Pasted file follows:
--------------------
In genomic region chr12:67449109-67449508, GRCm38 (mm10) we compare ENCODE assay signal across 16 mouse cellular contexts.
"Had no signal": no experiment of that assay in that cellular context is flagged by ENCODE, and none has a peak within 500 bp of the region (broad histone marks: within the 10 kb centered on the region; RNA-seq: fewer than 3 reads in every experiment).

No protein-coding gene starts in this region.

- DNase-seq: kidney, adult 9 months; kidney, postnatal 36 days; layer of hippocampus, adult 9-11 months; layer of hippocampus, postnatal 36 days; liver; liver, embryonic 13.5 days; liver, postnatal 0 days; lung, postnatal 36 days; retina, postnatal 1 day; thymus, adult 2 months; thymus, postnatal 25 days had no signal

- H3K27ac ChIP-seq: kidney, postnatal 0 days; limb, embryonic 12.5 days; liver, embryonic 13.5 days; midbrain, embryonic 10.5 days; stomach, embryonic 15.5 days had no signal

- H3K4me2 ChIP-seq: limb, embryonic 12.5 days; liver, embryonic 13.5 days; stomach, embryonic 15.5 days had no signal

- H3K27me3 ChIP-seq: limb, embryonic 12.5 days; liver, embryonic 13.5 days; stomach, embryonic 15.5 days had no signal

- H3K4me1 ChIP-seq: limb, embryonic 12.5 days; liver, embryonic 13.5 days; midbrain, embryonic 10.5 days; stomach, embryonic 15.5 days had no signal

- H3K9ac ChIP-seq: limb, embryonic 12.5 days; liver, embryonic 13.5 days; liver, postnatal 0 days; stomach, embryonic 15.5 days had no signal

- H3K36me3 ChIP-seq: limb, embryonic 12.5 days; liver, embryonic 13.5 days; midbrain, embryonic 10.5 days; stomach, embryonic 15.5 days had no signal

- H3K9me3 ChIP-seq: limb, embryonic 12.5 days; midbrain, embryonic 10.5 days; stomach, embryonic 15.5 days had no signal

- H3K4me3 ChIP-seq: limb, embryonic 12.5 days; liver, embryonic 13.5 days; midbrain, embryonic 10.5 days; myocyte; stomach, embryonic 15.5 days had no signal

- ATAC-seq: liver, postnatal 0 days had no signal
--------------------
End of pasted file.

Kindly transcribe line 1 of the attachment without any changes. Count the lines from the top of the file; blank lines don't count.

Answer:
In genomic region chr12:67449109-67449508, GRCm38 (mm10) we compare ENCODE assay signal across 16 mouse cellular contexts.